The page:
The Investment Column: Emap set on its spending spree

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The Independent Online
Emap, the magazines to radio group, has managed to shrug off last year's boardroom bust-ups to emerge once more as a City darling. Yesterday's pre-tax profits of pounds 121.1m for the year to March beat analysts' forecasts - which ranged from pounds 110m to pounds 120m - and were up an impressive 40 per cent on last year's pounds 86.5m.

And the secret of Emap's success? Falling paper prices helped, according to Robin Miller, group chief executive. So did the UK economy, which prompted an upturn in underlying advertising revenue in the UK consumer magazine division of 11 per cent. Overall, the operating profit margin was up 2.8 per cent to 16.4 per cent.

Emap's acquisition strategy has paid off too, with major purchases such as Tele Star, one of France's largest television magazines, and Metro Radio contributing pounds 12.8m to pre-tax profits.

And there's no sign of Emap flagging on the acquisition trail. David Grigson, the finance director, says the company could take on debt levels of up to pounds 440m, which would leave room for further spending of between pounds 250m and pounds 300m.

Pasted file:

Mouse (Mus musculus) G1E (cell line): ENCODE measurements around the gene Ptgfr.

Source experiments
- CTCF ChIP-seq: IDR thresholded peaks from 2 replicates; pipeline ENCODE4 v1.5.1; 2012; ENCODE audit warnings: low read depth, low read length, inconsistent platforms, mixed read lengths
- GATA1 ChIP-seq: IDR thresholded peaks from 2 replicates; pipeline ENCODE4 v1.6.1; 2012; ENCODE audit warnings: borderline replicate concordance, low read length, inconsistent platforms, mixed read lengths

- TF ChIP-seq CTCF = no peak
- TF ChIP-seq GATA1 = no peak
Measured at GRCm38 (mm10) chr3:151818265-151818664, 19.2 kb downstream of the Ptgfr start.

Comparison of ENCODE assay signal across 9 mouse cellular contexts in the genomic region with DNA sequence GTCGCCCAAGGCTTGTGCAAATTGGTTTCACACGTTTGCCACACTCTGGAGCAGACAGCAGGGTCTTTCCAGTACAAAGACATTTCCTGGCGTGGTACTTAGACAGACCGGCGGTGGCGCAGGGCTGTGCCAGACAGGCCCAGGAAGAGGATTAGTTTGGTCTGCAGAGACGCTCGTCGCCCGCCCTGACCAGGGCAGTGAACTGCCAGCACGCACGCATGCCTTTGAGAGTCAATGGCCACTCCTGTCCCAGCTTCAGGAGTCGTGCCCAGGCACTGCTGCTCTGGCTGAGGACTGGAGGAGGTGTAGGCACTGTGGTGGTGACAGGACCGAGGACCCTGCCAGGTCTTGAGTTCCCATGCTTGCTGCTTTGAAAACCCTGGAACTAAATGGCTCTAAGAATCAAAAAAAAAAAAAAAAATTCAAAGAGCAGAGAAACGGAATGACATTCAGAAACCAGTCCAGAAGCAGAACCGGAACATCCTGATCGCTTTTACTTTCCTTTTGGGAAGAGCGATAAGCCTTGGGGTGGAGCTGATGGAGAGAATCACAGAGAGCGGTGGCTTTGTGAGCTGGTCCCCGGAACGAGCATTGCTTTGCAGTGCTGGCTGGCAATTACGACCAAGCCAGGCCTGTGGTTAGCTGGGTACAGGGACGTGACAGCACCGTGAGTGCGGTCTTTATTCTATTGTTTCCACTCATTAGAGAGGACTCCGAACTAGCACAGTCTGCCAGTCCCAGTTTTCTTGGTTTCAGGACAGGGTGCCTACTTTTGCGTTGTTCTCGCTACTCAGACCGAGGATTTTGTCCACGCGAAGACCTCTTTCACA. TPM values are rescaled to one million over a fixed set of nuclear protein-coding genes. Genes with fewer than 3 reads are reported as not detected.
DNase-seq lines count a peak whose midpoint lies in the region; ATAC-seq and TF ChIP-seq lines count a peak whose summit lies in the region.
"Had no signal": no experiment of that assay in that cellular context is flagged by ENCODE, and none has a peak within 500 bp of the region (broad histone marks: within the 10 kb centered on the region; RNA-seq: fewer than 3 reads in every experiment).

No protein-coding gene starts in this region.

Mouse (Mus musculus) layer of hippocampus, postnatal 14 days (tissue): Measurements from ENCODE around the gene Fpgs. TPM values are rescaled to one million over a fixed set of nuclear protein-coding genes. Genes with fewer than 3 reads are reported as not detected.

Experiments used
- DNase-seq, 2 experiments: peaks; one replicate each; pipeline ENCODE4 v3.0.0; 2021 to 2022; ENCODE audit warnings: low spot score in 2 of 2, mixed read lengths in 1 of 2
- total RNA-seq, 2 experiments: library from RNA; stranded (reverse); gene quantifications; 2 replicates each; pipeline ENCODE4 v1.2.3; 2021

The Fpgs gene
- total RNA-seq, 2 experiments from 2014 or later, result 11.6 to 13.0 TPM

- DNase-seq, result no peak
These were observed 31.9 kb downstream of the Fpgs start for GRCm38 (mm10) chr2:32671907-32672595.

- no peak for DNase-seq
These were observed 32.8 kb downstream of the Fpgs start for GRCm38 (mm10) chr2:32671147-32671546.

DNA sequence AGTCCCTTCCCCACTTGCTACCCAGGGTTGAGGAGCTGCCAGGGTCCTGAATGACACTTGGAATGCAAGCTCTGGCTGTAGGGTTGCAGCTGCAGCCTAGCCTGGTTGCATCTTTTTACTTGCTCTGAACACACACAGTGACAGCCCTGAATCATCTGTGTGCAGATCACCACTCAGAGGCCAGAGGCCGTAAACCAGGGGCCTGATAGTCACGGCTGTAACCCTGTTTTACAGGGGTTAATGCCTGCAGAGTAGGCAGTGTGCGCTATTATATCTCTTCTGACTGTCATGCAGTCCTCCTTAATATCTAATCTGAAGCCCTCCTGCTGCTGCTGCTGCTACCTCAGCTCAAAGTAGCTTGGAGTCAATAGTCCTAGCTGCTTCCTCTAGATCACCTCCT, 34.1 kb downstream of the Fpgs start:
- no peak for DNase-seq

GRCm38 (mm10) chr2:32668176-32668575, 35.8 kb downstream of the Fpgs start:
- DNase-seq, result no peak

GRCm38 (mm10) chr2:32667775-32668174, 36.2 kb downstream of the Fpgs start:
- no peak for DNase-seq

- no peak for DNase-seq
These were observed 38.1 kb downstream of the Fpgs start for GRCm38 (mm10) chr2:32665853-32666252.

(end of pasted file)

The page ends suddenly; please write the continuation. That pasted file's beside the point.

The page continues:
Any purchases would, Mr Miller says, be in Emap's core radio, consumer magazines and business communications markets. In other words, buying a television production company is not on the agenda.

If there is a cloud on the Emap horizon, it relates to personnel. The ousting of Professor Ken Simmonds and Joe Cook from the board, over a dispute about changes to the articles of association, saw the shares drop substantially last year.

And the day last February the then managing director, David Arculus, defected to United News & Media saw a further 27p slump in the shares to 785.5p.

The stock hasn't fully recovered, dropping 5p to 782.5p yesterday, impeded in part by uncertainty over who is to succeed Sir John Hoskyns, the chairman, when he retires in July next year.

The company is, however, taking steps to calm City fears by ensuring that the succession is a painless one. An announcement is anticipated in the autumn, and if - as seems increasingly likely - Mr Miller takes over from Sir John, the issue will be resolved without too much panic.

Analysts' profit forecasts for the next few years look pretty heady. Profits for the current 12 months are expected to be in the region of pounds 142m; while in 1998/99 they are forecast to exceed pounds 160m. The forward price-earnings of 17 therefore drops to 15, which analysts reckon means the shares are undervalued by around 12 per cent. Investors still have time to tuck a few away.